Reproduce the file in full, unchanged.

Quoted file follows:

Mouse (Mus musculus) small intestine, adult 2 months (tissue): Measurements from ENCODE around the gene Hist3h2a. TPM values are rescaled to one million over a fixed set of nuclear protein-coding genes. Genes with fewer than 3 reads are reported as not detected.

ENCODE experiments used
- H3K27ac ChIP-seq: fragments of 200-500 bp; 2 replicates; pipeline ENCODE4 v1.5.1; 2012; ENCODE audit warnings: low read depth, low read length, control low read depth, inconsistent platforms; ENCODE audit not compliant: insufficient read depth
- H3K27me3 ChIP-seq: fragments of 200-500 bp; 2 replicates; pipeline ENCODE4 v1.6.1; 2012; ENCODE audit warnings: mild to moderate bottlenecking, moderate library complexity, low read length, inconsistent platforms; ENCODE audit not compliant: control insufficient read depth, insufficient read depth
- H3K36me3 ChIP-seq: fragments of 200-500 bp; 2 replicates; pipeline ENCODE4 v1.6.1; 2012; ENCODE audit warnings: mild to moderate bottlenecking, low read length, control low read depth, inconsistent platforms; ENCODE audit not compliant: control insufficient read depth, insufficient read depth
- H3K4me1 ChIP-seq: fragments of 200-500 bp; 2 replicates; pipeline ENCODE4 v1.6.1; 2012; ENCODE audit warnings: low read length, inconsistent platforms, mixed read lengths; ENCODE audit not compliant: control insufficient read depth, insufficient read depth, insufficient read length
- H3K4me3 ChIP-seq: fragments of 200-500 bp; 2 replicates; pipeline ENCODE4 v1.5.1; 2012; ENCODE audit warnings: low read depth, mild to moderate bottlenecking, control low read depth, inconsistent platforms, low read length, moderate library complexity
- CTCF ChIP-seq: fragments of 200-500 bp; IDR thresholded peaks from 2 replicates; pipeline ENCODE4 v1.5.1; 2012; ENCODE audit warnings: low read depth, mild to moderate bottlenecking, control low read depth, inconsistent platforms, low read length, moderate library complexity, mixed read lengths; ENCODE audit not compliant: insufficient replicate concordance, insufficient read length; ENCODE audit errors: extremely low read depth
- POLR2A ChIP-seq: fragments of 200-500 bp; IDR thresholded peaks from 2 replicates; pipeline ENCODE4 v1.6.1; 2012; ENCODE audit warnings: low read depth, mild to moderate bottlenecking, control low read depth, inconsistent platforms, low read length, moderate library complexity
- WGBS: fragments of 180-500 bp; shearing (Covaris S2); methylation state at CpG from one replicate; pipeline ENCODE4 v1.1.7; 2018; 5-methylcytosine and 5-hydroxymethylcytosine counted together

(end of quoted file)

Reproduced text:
Mouse (Mus musculus) small intestine, adult 2 months (tissue): Measurements from ENCODE around the gene Hist3h2a. TPM values are rescaled to one million over a fixed set of nuclear protein-coding genes. Genes with fewer than 3 reads are reported as not detected.

ENCODE experiments used
- H3K27ac ChIP-seq: fragments of 200-500 bp; 2 replicates; pipeline ENCODE4 v1.5.1; 2012; ENCODE audit warnings: low read depth, low read length, control low read depth, inconsistent platforms; ENCODE audit not compliant: insufficient read depth
- H3K27me3 ChIP-seq: fragments of 200-500 bp; 2 replicates; pipeline ENCODE4 v1.6.1; 2012; ENCODE audit warnings: mild to moderate bottlenecking, moderate library complexity, low read length, inconsistent platforms; ENCODE audit not compliant: control insufficient read depth, insufficient read depth
- H3K36me3 ChIP-seq: fragments of 200-500 bp; 2 replicates; pipeline ENCODE4 v1.6.1; 2012; ENCODE audit warnings: mild to moderate bottlenecking, low read length, control low read depth, inconsistent platforms; ENCODE audit not compliant: control insufficient read depth, insufficient read depth
- H3K4me1 ChIP-seq: fragments of 200-500 bp; 2 replicates; pipeline ENCODE4 v1.6.1; 2012; ENCODE audit warnings: low read length, inconsistent platforms, mixed read lengths; ENCODE audit not compliant: control insufficient read depth, insufficient read depth, insufficient read length
- H3K4me3 ChIP-seq: fragments of 200-500 bp; 2 replicates; pipeline ENCODE4 v1.5.1; 2012; ENCODE audit warnings: low read depth, mild to moderate bottlenecking, control low read depth, inconsistent platforms, low read length, moderate library complexity
- CTCF ChIP-seq: fragments of 200-500 bp; IDR thresholded peaks from 2 replicates; pipeline ENCODE4 v1.5.1; 2012; ENCODE audit warnings: low read depth, mild to moderate bottlenecking, control low read depth, inconsistent platforms, low read length, moderate library complexity, mixed read lengths; ENCODE audit not compliant: insufficient replicate concordance, insufficient read length; ENCODE audit errors: extremely low read depth
- POLR2A ChIP-seq: fragments of 200-500 bp; IDR thresholded peaks from 2 replicates; pipeline ENCODE4 v1.6.1; 2012; ENCODE audit warnings: low read depth, mild to moderate bottlenecking, control low read depth, inconsistent platforms, low read length, moderate library complexity
- WGBS: fragments of 180-500 bp; shearing (Covaris S2); methylation state at CpG from one replicate; pipeline ENCODE4 v1.1.7; 2018; 5-methylcytosine and 5-hydroxymethylcytosine counted together